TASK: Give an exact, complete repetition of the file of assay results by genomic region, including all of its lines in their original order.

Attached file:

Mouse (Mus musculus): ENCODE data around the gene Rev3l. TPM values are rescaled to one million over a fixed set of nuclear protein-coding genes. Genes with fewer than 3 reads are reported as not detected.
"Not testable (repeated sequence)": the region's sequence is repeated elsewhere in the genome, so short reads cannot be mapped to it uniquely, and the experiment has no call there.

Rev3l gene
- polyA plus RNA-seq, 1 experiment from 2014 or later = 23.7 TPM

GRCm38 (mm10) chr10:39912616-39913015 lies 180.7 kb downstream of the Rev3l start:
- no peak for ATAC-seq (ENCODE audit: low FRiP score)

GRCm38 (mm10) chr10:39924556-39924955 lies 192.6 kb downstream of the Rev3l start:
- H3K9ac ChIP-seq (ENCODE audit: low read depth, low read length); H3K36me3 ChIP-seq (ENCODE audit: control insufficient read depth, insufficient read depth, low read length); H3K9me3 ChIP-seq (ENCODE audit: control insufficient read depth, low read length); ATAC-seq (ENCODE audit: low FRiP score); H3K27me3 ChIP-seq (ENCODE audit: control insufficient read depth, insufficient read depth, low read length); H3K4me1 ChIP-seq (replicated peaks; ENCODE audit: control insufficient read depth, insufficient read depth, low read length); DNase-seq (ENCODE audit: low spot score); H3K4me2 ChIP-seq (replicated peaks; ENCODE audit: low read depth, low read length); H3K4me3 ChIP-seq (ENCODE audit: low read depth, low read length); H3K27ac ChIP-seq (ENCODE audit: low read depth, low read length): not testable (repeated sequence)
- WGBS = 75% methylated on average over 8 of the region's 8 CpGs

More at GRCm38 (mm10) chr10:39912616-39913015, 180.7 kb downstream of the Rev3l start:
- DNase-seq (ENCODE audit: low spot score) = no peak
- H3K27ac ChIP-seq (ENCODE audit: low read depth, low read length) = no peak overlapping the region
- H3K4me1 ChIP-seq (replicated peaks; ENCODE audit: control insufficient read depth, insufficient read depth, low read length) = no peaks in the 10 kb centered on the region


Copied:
Mouse (Mus musculus): ENCODE data around the gene Rev3l. TPM values are rescaled to one million over a fixed set of nuclear protein-coding genes. Genes with fewer than 3 reads are reported as not detected.
"Not testable (repeated sequence)": the region's sequence is repeated elsewhere in the genome, so short reads cannot be mapped to it uniquely, and the experiment has no call there.

Rev3l gene
- polyA plus RNA-seq, 1 experiment from 2014 or later = 23.7 TPM

GRCm38 (mm10) chr10:39912616-39913015 lies 180.7 kb downstream of the Rev3l start:
- no peak for ATAC-seq (ENCODE audit: low FRiP score)

GRCm38 (mm10) chr10:39924556-39924955 lies 192.6 kb downstream of the Rev3l start:
- H3K9ac ChIP-seq (ENCODE audit: low read depth, low read length); H3K36me3 ChIP-seq (ENCODE audit: control insufficient read depth, insufficient read depth, low read length); H3K9me3 ChIP-seq (ENCODE audit: control insufficient read depth, low read length); ATAC-seq (ENCODE audit: low FRiP score); H3K27me3 ChIP-seq (ENCODE audit: control insufficient read depth, insufficient read depth, low read length); H3K4me1 ChIP-seq (replicated peaks; ENCODE audit: control insufficient read depth, insufficient read depth, low read length); DNase-seq (ENCODE audit: low spot score); H3K4me2 ChIP-seq (replicated peaks; ENCODE audit: low read depth, low read length); H3K4me3 ChIP-seq (ENCODE audit: low read depth, low read length); H3K27ac ChIP-seq (ENCODE audit: low read depth, low read length): not testable (repeated sequence)
- WGBS = 75% methylated on average over 8 of the region's 8 CpGs

More at GRCm38 (mm10) chr10:39912616-39913015, 180.7 kb downstream of the Rev3l start:
- DNase-seq (ENCODE audit: low spot score) = no peak
- H3K27ac ChIP-seq (ENCODE audit: low read depth, low read length) = no peak overlapping the region
- H3K4me1 ChIP-seq (replicated peaks; ENCODE audit: control insufficient read depth, insufficient read depth, low read length) = no peaks in the 10 kb centered on the region